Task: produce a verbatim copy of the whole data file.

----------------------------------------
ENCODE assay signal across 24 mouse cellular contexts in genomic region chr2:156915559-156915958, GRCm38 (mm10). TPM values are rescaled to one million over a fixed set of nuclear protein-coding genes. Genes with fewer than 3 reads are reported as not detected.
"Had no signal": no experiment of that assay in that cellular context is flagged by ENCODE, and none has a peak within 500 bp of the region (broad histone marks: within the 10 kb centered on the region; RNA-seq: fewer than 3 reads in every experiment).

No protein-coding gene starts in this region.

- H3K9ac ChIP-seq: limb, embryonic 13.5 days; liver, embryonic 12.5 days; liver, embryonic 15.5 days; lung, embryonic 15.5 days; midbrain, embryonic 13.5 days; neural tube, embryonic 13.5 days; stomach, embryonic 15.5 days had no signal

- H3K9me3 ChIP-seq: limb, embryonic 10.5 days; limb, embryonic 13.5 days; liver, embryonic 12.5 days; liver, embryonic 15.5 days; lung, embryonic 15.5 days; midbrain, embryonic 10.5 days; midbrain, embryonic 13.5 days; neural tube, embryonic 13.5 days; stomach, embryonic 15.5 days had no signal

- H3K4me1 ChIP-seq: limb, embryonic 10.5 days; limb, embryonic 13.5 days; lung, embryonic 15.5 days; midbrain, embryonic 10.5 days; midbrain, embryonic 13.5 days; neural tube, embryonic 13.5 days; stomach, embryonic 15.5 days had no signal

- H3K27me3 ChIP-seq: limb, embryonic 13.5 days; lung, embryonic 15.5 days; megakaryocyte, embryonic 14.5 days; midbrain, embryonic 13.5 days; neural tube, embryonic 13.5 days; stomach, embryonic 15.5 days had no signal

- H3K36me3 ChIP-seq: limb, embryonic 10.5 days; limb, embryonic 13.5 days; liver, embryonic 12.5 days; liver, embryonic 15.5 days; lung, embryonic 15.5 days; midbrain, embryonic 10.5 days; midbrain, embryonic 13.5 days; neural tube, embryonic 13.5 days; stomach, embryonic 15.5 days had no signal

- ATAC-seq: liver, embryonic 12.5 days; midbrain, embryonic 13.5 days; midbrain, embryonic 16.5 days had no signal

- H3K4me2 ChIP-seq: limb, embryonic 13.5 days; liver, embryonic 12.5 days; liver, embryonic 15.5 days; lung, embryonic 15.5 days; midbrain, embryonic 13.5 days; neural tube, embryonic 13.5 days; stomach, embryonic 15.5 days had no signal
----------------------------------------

ENCODE assay signal across 24 mouse cellular contexts in genomic region chr2:156915559-156915958, GRCm38 (mm10). TPM values are rescaled to one million over a fixed set of nuclear protein-coding genes. Genes with fewer than 3 reads are reported as not detected.
"Had no signal": no experiment of that assay in that cellular context is flagged by ENCODE, and none has a peak within 500 bp of the region (broad histone marks: within the 10 kb centered on the region; RNA-seq: fewer than 3 reads in every experiment).

No protein-coding gene starts in this region.

- H3K9ac ChIP-seq: limb, embryonic 13.5 days; liver, embryonic 12.5 days; liver, embryonic 15.5 days; lung, embryonic 15.5 days; midbrain, embryonic 13.5 days; neural tube, embryonic 13.5 days; stomach, embryonic 15.5 days had no signal

- H3K9me3 ChIP-seq: limb, embryonic 10.5 days; limb, embryonic 13.5 days; liver, embryonic 12.5 days; liver, embryonic 15.5 days; lung, embryonic 15.5 days; midbrain, embryonic 10.5 days; midbrain, embryonic 13.5 days; neural tube, embryonic 13.5 days; stomach, embryonic 15.5 days had no signal

- H3K4me1 ChIP-seq: limb, embryonic 10.5 days; limb, embryonic 13.5 days; lung, embryonic 15.5 days; midbrain, embryonic 10.5 days; midbrain, embryonic 13.5 days; neural tube, embryonic 13.5 days; stomach, embryonic 15.5 days had no signal

- H3K27me3 ChIP-seq: limb, embryonic 13.5 days; lung, embryonic 15.5 days; megakaryocyte, embryonic 14.5 days; midbrain, embryonic 13.5 days; neural tube, embryonic 13.5 days; stomach, embryonic 15.5 days had no signal

- H3K36me3 ChIP-seq: limb, embryonic 10.5 days; limb, embryonic 13.5 days; liver, embryonic 12.5 days; liver, embryonic 15.5 days; lung, embryonic 15.5 days; midbrain, embryonic 10.5 days; midbrain, embryonic 13.5 days; neural tube, embryonic 13.5 days; stomach, embryonic 15.5 days had no signal

- ATAC-seq: liver, embryonic 12.5 days; midbrain, embryonic 13.5 days; midbrain, embryonic 16.5 days had no signal

- H3K4me2 ChIP-seq: limb, embryonic 13.5 days; liver, embryonic 12.5 days; liver, embryonic 15.5 days; lung, embryonic 15.5 days; midbrain, embryonic 13.5 days; neural tube, embryonic 13.5 days; stomach, embryonic 15.5 days had no signal